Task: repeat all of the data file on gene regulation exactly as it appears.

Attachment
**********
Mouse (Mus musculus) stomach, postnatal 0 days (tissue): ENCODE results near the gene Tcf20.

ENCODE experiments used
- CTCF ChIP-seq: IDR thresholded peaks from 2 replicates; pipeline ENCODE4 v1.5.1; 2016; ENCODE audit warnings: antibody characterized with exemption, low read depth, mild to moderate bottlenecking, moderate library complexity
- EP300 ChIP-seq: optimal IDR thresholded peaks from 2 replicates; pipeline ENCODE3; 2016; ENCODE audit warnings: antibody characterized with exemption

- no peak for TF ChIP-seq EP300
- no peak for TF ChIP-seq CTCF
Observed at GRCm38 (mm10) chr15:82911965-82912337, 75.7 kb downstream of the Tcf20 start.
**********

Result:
Mouse (Mus musculus) stomach, postnatal 0 days (tissue): ENCODE results near the gene Tcf20.

ENCODE experiments used
- CTCF ChIP-seq: IDR thresholded peaks from 2 replicates; pipeline ENCODE4 v1.5.1; 2016; ENCODE audit warnings: antibody characterized with exemption, low read depth, mild to moderate bottlenecking, moderate library complexity
- EP300 ChIP-seq: optimal IDR thresholded peaks from 2 replicates; pipeline ENCODE3; 2016; ENCODE audit warnings: antibody characterized with exemption

- no peak for TF ChIP-seq EP300
- no peak for TF ChIP-seq CTCF
Observed at GRCm38 (mm10) chr15:82911965-82912337, 75.7 kb downstream of the Tcf20 start.